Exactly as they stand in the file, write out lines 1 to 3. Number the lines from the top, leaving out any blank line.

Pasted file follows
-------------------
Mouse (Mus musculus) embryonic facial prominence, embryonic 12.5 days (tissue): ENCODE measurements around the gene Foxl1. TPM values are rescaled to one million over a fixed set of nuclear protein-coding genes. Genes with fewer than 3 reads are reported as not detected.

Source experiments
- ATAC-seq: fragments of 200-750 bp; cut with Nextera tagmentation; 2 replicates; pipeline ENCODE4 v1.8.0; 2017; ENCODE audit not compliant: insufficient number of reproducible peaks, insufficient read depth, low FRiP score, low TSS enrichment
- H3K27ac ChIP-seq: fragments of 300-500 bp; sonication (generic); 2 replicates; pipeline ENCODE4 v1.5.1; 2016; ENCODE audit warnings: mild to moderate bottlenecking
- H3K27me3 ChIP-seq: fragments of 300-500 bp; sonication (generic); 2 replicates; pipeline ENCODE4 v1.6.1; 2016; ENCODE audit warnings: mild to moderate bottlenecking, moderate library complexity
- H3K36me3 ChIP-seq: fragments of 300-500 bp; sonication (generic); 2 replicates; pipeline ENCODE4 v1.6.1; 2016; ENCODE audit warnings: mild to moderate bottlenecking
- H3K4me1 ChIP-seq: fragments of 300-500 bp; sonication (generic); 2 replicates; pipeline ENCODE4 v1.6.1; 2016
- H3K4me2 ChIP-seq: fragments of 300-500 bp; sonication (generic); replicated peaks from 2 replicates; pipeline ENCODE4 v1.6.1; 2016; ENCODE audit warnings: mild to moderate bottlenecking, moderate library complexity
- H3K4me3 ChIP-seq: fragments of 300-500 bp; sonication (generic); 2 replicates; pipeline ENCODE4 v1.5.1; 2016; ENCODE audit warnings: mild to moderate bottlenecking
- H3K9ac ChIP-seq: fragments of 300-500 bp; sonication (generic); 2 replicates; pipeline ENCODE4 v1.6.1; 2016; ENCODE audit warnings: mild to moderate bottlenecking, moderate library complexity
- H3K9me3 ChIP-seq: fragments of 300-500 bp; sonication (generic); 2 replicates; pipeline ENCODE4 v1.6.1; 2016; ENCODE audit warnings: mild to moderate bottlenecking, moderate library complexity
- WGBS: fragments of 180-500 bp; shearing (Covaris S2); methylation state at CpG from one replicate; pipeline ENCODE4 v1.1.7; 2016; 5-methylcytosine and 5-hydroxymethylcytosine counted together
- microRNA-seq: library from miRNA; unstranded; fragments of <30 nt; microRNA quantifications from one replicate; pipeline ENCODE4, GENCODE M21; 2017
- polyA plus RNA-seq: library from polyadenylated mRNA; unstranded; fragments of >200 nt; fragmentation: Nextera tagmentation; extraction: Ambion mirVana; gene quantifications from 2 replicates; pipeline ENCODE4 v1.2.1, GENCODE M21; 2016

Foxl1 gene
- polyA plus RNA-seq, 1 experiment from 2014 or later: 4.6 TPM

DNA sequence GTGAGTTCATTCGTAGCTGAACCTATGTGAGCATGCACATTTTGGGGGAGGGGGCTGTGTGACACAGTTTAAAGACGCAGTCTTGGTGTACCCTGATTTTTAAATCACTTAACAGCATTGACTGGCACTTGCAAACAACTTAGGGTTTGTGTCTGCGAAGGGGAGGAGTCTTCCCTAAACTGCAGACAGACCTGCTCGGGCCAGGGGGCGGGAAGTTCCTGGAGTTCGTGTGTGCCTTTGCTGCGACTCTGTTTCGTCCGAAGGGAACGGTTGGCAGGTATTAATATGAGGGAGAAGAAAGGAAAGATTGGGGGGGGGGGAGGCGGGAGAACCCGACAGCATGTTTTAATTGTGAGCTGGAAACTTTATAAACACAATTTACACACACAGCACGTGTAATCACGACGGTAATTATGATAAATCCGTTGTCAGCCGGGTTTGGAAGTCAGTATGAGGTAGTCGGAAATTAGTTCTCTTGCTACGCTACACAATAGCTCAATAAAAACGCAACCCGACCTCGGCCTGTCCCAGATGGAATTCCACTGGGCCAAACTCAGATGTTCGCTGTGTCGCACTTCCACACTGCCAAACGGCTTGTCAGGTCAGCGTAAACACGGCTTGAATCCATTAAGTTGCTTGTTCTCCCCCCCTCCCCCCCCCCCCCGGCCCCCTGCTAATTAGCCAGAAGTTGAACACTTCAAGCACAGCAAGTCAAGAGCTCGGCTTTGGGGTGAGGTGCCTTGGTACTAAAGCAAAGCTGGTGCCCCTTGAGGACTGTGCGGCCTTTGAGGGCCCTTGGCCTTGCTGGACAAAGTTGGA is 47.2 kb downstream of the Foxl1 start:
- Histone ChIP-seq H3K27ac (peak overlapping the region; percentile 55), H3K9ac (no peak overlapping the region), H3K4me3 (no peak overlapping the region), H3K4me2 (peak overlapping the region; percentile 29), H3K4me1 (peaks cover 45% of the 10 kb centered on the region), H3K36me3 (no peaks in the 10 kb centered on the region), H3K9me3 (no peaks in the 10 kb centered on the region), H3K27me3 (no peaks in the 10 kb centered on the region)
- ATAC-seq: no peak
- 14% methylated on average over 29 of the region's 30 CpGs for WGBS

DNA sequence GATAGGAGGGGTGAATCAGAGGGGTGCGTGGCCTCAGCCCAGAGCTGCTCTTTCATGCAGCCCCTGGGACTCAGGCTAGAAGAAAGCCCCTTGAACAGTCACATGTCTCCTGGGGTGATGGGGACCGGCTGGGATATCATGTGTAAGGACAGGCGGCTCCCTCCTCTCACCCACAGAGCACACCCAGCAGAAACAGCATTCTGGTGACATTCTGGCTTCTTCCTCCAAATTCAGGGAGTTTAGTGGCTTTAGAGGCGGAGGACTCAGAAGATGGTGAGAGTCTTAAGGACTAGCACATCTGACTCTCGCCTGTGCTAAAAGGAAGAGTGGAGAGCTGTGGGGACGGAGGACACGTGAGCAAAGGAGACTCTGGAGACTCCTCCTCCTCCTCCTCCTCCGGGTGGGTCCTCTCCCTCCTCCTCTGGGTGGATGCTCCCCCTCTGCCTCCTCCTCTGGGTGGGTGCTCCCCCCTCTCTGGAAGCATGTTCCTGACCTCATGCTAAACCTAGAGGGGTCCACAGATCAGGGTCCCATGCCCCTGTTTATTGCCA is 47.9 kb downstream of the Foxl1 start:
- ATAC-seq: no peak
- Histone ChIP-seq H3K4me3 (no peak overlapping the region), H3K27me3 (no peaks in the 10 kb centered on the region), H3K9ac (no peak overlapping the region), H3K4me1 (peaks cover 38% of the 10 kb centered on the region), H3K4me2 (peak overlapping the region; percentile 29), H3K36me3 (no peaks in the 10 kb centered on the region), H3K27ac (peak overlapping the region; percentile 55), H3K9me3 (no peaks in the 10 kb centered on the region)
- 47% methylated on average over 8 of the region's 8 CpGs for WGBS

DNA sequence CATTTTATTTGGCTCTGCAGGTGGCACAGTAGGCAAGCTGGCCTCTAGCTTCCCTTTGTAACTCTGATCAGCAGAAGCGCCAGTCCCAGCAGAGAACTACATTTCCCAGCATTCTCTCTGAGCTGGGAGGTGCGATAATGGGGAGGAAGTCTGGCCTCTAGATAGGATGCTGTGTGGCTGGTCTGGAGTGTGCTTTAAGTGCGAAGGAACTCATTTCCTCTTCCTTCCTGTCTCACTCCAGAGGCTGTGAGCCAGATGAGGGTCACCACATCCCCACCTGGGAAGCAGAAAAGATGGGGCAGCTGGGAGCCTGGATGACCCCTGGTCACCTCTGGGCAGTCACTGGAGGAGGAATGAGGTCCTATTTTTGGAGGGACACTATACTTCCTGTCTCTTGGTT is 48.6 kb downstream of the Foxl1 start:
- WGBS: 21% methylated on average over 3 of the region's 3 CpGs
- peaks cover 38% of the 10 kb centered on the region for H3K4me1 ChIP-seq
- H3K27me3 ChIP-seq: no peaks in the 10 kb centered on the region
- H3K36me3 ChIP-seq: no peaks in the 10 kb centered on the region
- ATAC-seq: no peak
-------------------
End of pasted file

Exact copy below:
Mouse (Mus musculus) embryonic facial prominence, embryonic 12.5 days (tissue): ENCODE measurements around the gene Foxl1. TPM values are rescaled to one million over a fixed set of nuclear protein-coding genes. Genes with fewer than 3 reads are reported as not detected.

Source experiments
- ATAC-seq: fragments of 200-750 bp; cut with Nextera tagmentation; 2 replicates; pipeline ENCODE4 v1.8.0; 2017; ENCODE audit not compliant: insufficient number of reproducible peaks, insufficient read depth, low FRiP score, low TSS enrichment